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Continuous Learning for L&D Professionals

We’re all doing more with less nowadays, and sometimes we forget to take care of our own professional development. A smarter strategy is to weave our professional development into our daily routines as much as possible. Here are some ideas on how to make personal learning a habit.

Join Professional Associations

Becoming an active member in a professional organization offers many advantages. It provides a great opportunity to network with colleagues, learn about trends, and expand your knowledge base.

Some professional organizations that are specific to L&D include: the Association for Talent Development (ATD), the International Society for Performance Improvement (ISPI), the Organizational Development (OD) Network, and the eLearning Guild. Attending the monthly meetings and regional gatherings is an excellent way to get an outside perspective on your daily challenges.

Obtain Professional Certification

With certification you’ll acquire additional knowledge, be able to incorporate new methodologies and technologies in your work, and gain credibility in a specific field or subject. Many schools and associations offer certification programs that help develop and refine professional skills.

ATD offers Certification as a Professional in Learning and Performance (CPLP). It requires three years’ of industry-related work experience as a prerequisite and costs between $799 and $999. The certification process consists of a passing a knowledge exam and submitting work samples.

Attend Conferences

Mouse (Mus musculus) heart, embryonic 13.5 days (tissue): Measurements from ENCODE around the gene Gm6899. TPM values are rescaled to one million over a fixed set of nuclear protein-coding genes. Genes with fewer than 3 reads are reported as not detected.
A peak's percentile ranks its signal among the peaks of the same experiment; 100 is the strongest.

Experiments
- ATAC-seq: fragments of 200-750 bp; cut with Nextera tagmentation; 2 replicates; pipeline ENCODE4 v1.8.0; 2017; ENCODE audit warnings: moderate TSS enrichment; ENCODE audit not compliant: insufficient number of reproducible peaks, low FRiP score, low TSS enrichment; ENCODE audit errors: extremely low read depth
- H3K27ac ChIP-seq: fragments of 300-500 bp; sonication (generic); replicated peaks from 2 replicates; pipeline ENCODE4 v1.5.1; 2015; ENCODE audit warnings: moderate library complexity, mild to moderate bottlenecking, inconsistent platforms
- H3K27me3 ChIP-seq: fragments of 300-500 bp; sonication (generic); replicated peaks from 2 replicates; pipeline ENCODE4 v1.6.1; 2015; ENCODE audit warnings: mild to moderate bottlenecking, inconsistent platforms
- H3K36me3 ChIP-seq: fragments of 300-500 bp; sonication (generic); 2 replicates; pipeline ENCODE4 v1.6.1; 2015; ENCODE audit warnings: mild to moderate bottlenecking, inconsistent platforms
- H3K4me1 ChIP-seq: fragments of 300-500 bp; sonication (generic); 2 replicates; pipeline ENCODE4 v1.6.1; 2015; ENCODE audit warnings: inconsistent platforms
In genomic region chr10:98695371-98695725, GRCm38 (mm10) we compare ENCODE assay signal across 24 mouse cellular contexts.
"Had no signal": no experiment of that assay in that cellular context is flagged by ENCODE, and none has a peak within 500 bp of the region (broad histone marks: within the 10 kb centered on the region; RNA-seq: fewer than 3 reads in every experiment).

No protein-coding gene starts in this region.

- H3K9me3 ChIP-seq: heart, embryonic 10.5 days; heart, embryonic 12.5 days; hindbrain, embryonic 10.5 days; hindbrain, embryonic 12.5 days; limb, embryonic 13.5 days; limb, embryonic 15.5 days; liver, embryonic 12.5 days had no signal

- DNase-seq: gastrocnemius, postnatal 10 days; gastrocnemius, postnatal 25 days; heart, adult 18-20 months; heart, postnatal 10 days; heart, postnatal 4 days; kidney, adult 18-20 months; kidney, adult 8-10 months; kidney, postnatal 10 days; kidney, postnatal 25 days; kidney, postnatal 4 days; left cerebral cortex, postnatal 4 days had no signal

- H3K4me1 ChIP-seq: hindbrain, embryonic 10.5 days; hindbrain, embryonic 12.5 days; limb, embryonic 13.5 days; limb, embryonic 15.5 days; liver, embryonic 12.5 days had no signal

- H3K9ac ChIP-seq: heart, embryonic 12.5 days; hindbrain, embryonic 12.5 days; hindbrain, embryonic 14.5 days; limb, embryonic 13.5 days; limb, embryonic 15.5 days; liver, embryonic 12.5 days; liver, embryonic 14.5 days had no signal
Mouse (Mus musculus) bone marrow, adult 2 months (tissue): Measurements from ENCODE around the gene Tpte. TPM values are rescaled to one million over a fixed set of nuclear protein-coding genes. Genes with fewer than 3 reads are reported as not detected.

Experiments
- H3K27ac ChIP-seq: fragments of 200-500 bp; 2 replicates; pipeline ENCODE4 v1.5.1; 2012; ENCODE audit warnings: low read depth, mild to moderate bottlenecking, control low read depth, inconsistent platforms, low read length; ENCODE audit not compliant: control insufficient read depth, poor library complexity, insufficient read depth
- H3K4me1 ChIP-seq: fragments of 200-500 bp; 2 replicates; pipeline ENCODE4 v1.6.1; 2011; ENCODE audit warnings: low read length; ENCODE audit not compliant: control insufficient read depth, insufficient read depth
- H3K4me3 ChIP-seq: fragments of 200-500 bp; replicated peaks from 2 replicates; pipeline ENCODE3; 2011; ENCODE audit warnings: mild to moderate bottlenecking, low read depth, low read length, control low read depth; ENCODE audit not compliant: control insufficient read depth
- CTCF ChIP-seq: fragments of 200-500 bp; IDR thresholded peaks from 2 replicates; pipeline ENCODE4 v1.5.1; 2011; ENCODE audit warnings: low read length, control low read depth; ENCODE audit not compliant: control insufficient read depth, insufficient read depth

Conferences that are hosted by professional associations are a way to participate in seminars, meet other L&D professionals, and learn about hot industry topics.

Attend Webinars

If you’d rather not leave your office, you can still participate virtually by attending webinars—some of which are free. Here are some sources for L&D-related webinars:

  • Training Magazine hosts complimentary webinars from L&D thought leaders.
  • Chief Learning Officer also hosts regular webinars by industry leaders, and if you miss the live event, you can listen to the recording.
  • Bersin by Deloitte offers free webinars on subjects such as “21st Century Content Authoring,” and “Making Learning Stick.”
  • TrainingIndustry.com offers live and on-demand webinars on topics such as: “How to Use Social Media for Learning” and “Changing Behavior to Produce Results.”
Use Your Social Network

LinkedIn has a number of groups that are specific to L&D, including: ATD National, Chief Learning Officers Network, eLearning Global Network, and Instructional Design Professional Group. Once you join a group, you can post questions to other group members and participate in open discussions. It’s an effective way to get a quick answer—especially if you are a one-man or one-woman training department.

On Twitter, there are recurring online chats about L&D. For example, #chat2learn occurs every other Thursday at noon EDT, and #clouduc8, a monthly discussion about learning in the cloud, happens on the first Wednesday of the month at noon EDT. For a list of L&D-related chats, browse the profiles of Lisa GoldsteinLesley Price, and JD Dillon.

Reading blogs is an efficient way to keep up with the latest trends in educational technologies and insights from L&D thought leaders. You may already have some blogs bookmarked or have subscribed to RSS feeds of blogs, and it also doesn’t hurt to expand your horizons and discover some new blogs. Training Magazine has compiled a fairly comprehensive list of L&D blogs.